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Helpers in a hostile world: the risk of aid work grows

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Neuman's book looks at a number of case studies in which local MSF staff made judgment calls, at times deciding to overlook a government's inhumane actions – such as the aerial bombing of civilian areas in Yemen in 2009 or the shelling of Tamil civilians by the Sri Lankan Army in 2009 – in order to maintain health facilities for larger dependent communities.

What aid groups need to do, Neuman says, is use their ethical and practical judgment to design projects that help as many people as possible and to "make sure they are not causing more harm than good."

Heather Hughes, the global security adviser for Oxfam Great Britain in London, agrees that aid groups have to make decisions based largely on whether the reward of making a difference – in saving lives at Somali refugee camps, for instance – is worth the risk of losing staff members in what appear to be targeted attacks.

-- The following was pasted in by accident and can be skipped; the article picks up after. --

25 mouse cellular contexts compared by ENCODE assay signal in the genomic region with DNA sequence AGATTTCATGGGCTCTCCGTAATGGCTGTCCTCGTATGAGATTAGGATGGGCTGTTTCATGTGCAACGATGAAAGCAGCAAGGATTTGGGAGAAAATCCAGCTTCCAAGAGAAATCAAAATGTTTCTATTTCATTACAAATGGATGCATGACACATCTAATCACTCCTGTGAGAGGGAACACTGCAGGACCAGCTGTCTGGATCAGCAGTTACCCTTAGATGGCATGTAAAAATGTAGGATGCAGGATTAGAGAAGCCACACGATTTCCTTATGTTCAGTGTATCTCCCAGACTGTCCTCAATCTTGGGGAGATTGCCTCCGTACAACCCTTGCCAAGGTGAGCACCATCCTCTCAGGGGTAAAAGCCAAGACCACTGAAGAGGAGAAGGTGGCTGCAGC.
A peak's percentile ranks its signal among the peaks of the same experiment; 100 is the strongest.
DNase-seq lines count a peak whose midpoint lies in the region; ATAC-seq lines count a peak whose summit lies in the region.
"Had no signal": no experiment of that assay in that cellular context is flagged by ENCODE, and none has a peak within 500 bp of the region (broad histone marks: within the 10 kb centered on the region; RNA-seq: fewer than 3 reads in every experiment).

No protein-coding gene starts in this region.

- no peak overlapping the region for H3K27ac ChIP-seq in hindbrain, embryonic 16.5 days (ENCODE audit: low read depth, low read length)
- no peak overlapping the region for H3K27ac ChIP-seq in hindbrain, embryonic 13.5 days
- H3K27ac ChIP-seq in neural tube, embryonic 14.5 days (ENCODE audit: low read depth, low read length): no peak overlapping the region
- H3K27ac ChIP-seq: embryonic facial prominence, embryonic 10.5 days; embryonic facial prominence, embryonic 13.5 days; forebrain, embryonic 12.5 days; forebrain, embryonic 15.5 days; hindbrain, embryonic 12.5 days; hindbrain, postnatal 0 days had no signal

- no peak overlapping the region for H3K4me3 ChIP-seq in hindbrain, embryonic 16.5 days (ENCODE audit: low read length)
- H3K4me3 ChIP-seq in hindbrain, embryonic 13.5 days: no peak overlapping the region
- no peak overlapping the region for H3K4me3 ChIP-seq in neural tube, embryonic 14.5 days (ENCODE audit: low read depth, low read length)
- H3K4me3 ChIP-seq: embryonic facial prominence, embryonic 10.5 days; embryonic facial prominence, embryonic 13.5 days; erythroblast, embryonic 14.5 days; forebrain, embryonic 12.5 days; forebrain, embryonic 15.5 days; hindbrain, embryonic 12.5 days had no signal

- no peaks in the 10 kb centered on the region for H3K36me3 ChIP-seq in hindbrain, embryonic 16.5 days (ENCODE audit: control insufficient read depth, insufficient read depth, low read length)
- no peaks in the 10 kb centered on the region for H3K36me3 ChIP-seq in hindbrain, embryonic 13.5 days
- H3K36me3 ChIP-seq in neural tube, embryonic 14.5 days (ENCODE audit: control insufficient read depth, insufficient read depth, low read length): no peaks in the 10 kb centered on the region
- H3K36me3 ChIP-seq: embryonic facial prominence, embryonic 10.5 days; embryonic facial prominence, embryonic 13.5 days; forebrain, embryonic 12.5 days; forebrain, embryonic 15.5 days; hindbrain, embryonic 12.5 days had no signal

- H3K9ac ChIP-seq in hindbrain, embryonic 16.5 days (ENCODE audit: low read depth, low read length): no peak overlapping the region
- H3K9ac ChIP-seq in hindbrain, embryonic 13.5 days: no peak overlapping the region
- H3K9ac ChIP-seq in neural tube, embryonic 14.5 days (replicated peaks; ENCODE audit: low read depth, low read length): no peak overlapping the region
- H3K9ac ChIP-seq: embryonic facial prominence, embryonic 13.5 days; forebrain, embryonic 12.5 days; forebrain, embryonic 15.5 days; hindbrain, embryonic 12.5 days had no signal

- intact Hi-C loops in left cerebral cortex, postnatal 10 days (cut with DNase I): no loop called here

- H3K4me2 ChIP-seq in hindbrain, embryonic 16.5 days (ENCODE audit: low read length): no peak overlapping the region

Such attacks, Ms. Hughes says, force aid groups to question not just their security protocols but also their reason to be in a risky zone. "Globally, we do accept a higher level of risk for certain kinds of work, where there is a humanitarian imperative, such as camps where if we pull out then people will die," she says.

Working in the line of fire

If aid workers are getting targeted, it's because they work on the front lines of what is effectively a broader war for political control. In Afghanistan, where US troops and contractors have taken on traditional development work – building schools, digging wells, training hospital personnel – aid workers complain that villagers have difficulty distinguishing between aid workers and combatants.

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